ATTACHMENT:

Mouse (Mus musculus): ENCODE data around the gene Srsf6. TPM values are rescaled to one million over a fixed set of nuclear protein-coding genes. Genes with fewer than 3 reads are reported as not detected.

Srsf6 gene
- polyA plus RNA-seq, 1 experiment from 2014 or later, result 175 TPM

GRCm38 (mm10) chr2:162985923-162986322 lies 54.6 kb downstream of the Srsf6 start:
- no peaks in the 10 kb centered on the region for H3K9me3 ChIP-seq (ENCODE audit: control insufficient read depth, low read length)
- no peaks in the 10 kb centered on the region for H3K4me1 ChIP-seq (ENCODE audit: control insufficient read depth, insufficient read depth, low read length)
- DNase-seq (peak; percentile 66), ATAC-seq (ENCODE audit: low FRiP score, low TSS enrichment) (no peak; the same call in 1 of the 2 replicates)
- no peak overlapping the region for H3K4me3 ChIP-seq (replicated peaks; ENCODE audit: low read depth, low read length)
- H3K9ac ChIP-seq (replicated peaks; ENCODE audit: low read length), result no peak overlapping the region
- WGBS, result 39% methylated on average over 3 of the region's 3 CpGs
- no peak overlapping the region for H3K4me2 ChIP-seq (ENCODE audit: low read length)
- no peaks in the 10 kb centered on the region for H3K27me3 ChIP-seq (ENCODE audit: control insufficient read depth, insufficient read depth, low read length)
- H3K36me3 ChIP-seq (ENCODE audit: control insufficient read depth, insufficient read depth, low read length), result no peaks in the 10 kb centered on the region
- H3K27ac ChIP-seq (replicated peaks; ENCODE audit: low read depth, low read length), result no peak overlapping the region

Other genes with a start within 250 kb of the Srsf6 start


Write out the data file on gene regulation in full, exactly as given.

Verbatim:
Mouse (Mus musculus): ENCODE data around the gene Srsf6. TPM values are rescaled to one million over a fixed set of nuclear protein-coding genes. Genes with fewer than 3 reads are reported as not detected.

Srsf6 gene
- polyA plus RNA-seq, 1 experiment from 2014 or later, result 175 TPM

GRCm38 (mm10) chr2:162985923-162986322 lies 54.6 kb downstream of the Srsf6 start:
- no peaks in the 10 kb centered on the region for H3K9me3 ChIP-seq (ENCODE audit: control insufficient read depth, low read length)
- no peaks in the 10 kb centered on the region for H3K4me1 ChIP-seq (ENCODE audit: control insufficient read depth, insufficient read depth, low read length)
- DNase-seq (peak; percentile 66), ATAC-seq (ENCODE audit: low FRiP score, low TSS enrichment) (no peak; the same call in 1 of the 2 replicates)
- no peak overlapping the region for H3K4me3 ChIP-seq (replicated peaks; ENCODE audit: low read depth, low read length)
- H3K9ac ChIP-seq (replicated peaks; ENCODE audit: low read length), result no peak overlapping the region
- WGBS, result 39% methylated on average over 3 of the region's 3 CpGs
- no peak overlapping the region for H3K4me2 ChIP-seq (ENCODE audit: low read length)
- no peaks in the 10 kb centered on the region for H3K27me3 ChIP-seq (ENCODE audit: control insufficient read depth, insufficient read depth, low read length)
- H3K36me3 ChIP-seq (ENCODE audit: control insufficient read depth, insufficient read depth, low read length), result no peaks in the 10 kb centered on the region
- H3K27ac ChIP-seq (replicated peaks; ENCODE audit: low read depth, low read length), result no peak overlapping the region

Other genes with a start within 250 kb of the Srsf6 start